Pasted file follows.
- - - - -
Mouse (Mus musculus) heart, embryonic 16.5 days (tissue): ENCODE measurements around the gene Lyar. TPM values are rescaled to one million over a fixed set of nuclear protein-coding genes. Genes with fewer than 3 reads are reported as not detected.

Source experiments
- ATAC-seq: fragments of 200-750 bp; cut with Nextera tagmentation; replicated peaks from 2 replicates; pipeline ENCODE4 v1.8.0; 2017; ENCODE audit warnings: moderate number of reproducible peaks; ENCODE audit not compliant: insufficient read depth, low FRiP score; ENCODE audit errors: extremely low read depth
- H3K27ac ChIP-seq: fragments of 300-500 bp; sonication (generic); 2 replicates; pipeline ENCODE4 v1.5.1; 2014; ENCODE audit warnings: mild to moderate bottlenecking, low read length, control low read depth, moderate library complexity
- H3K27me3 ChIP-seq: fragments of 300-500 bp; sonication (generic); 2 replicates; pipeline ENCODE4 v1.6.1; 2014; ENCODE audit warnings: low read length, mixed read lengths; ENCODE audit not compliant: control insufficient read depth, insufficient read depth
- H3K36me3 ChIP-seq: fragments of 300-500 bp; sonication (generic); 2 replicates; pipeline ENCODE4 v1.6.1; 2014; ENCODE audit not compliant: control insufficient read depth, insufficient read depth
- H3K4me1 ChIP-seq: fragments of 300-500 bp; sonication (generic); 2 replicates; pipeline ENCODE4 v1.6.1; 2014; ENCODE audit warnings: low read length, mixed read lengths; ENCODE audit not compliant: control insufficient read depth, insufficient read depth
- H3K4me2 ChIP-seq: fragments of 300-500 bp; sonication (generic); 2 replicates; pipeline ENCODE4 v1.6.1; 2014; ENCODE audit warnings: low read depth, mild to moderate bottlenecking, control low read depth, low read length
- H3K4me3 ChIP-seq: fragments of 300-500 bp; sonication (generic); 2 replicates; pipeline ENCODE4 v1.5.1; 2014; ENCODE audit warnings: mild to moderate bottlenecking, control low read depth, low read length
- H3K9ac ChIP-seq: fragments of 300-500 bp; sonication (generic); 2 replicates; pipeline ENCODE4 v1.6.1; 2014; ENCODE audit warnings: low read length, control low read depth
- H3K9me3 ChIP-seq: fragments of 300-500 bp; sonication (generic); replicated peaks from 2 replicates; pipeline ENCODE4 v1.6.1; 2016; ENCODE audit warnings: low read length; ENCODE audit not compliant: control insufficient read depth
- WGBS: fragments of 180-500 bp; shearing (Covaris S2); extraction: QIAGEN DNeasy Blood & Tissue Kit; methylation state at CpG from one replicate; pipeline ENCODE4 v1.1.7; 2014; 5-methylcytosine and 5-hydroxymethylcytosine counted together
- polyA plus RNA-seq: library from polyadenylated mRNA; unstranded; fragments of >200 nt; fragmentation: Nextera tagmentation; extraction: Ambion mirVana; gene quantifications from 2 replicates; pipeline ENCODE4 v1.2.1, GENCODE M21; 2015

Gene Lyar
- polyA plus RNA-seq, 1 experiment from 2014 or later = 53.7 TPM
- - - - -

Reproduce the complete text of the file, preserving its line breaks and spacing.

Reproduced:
Mouse (Mus musculus) heart, embryonic 16.5 days (tissue): ENCODE measurements around the gene Lyar. TPM values are rescaled to one million over a fixed set of nuclear protein-coding genes. Genes with fewer than 3 reads are reported as not detected.

Source experiments
- ATAC-seq: fragments of 200-750 bp; cut with Nextera tagmentation; replicated peaks from 2 replicates; pipeline ENCODE4 v1.8.0; 2017; ENCODE audit warnings: moderate number of reproducible peaks; ENCODE audit not compliant: insufficient read depth, low FRiP score; ENCODE audit errors: extremely low read depth
- H3K27ac ChIP-seq: fragments of 300-500 bp; sonication (generic); 2 replicates; pipeline ENCODE4 v1.5.1; 2014; ENCODE audit warnings: mild to moderate bottlenecking, low read length, control low read depth, moderate library complexity
- H3K27me3 ChIP-seq: fragments of 300-500 bp; sonication (generic); 2 replicates; pipeline ENCODE4 v1.6.1; 2014; ENCODE audit warnings: low read length, mixed read lengths; ENCODE audit not compliant: control insufficient read depth, insufficient read depth
- H3K36me3 ChIP-seq: fragments of 300-500 bp; sonication (generic); 2 replicates; pipeline ENCODE4 v1.6.1; 2014; ENCODE audit not compliant: control insufficient read depth, insufficient read depth
- H3K4me1 ChIP-seq: fragments of 300-500 bp; sonication (generic); 2 replicates; pipeline ENCODE4 v1.6.1; 2014; ENCODE audit warnings: low read length, mixed read lengths; ENCODE audit not compliant: control insufficient read depth, insufficient read depth
- H3K4me2 ChIP-seq: fragments of 300-500 bp; sonication (generic); 2 replicates; pipeline ENCODE4 v1.6.1; 2014; ENCODE audit warnings: low read depth, mild to moderate bottlenecking, control low read depth, low read length
- H3K4me3 ChIP-seq: fragments of 300-500 bp; sonication (generic); 2 replicates; pipeline ENCODE4 v1.5.1; 2014; ENCODE audit warnings: mild to moderate bottlenecking, control low read depth, low read length
- H3K9ac ChIP-seq: fragments of 300-500 bp; sonication (generic); 2 replicates; pipeline ENCODE4 v1.6.1; 2014; ENCODE audit warnings: low read length, control low read depth
- H3K9me3 ChIP-seq: fragments of 300-500 bp; sonication (generic); replicated peaks from 2 replicates; pipeline ENCODE4 v1.6.1; 2016; ENCODE audit warnings: low read length; ENCODE audit not compliant: control insufficient read depth
- WGBS: fragments of 180-500 bp; shearing (Covaris S2); extraction: QIAGEN DNeasy Blood & Tissue Kit; methylation state at CpG from one replicate; pipeline ENCODE4 v1.1.7; 2014; 5-methylcytosine and 5-hydroxymethylcytosine counted together
- polyA plus RNA-seq: library from polyadenylated mRNA; unstranded; fragments of >200 nt; fragmentation: Nextera tagmentation; extraction: Ambion mirVana; gene quantifications from 2 replicates; pipeline ENCODE4 v1.2.1, GENCODE M21; 2015

Gene Lyar
- polyA plus RNA-seq, 1 experiment from 2014 or later = 53.7 TPM